Trade Mark

15th-century brown sheepskin on wooden boards. Both covers are decorated with a blind-tooled rhomboid within a rectangular frame, decorated with stamped floral motifs in the spandrels and a large one in the centre. The spine has four double cords and head and tail bands. The front and back covers show remnants of clasps and straps respectively. The top and bottom edges of the pages show goffered hatching with vestiges of gold.

Binding history:

1. Previous binding, c.1400-1437: five parchment flyleaves of a manuscript datable to c.1400, bearing an

    owner's inscription of 1437 (fol. 1).

2. Present binding, c.1500 with two thin paper flyleaves bearing a watermark of c.1469 (see Material).

    3. Restoration of pastedown and addition of two thick paper flyleaves bearing an owner's inscription of

    1880 (first front paper flyleaf).

    4. The manuscript was last restored on 26.1.2007 (sticker on back pastedown).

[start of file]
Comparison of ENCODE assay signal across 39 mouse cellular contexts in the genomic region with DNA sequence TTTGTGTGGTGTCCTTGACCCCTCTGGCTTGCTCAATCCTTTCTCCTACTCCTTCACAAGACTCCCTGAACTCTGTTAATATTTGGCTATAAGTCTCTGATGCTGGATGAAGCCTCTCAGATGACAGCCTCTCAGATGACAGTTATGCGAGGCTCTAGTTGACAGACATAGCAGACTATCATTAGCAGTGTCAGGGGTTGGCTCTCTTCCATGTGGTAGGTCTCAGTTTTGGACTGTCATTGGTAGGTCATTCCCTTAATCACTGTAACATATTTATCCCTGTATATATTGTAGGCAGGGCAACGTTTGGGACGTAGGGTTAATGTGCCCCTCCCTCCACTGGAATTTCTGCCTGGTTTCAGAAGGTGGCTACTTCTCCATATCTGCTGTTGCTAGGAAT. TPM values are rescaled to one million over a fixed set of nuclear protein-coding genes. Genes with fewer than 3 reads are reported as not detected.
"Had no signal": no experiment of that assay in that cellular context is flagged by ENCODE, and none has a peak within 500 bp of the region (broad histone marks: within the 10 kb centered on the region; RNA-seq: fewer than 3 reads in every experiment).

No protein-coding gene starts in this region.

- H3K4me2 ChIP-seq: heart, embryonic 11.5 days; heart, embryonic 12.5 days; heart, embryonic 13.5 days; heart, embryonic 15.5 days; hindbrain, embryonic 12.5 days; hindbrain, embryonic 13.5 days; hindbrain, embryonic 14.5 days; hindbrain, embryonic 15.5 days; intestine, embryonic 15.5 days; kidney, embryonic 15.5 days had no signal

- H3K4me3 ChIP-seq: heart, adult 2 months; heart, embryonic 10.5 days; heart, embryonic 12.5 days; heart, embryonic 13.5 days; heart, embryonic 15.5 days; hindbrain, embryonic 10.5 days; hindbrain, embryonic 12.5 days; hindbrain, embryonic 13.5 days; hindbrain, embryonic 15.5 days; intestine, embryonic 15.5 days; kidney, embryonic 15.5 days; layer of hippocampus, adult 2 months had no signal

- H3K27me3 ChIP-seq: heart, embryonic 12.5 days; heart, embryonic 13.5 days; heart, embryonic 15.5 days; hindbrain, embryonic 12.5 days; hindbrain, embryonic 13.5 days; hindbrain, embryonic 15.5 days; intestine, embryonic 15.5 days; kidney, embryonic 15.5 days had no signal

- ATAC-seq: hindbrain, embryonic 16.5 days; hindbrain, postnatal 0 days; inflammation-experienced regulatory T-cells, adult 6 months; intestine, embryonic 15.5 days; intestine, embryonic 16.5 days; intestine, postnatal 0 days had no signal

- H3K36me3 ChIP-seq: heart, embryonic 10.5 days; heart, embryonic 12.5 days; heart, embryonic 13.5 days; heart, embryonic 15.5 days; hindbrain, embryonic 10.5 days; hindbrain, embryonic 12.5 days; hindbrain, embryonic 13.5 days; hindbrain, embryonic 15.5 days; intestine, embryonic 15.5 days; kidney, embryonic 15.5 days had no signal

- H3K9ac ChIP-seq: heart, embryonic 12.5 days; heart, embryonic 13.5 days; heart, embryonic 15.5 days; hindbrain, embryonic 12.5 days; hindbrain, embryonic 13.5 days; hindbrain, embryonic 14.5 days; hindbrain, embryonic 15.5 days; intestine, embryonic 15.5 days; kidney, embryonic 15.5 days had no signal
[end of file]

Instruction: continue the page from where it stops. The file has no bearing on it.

Decoration Program

The manuscript was decorated by the two scribes. Scribe A executed the micrographic and painted decorations of the Bible, including five carpet pages (fols. 4, 25v-26, 131v-132), and Scribe B decorated three complete quires including 46 full-page tables of triple arcades (fols. 9-24, 430-437), both using green, red, violet, blue, yellow, yellow ochre, gold powder and sometimes gold leaf (e.g. fols. 9v, 430, 431v).

Scribe A:

1. Five carpet pages: a single carpet page at the beginning of the codex, composed of interlacing bands

    within a square panel, partially painted in brown (fol. 4); twin carpet pages within square text frames

    filled with fleur-de-lis scrolls in yellow ochre (fols. 25v-26), as a base for the mostly flaked-off gold

    powder and gold leaf. These two carpet pages mark the beginning of the Pentateuch.

    Further twin carpet pages are painted at the end of Pentateuch (fols. 131v-132), each composed of four

    palmette arabesques in red, blue, olive green and yellow ochre framed by acanthus scrolls, palmette

    chain and braid motifs.

2. Massoretic lists (fols. 5v-8v, 26v-27, 423v, left column-425, 426v-427v) and a poetical epigraph

    (fol. 25) written within textual frames. The frames consist of large script surrounded by micrography.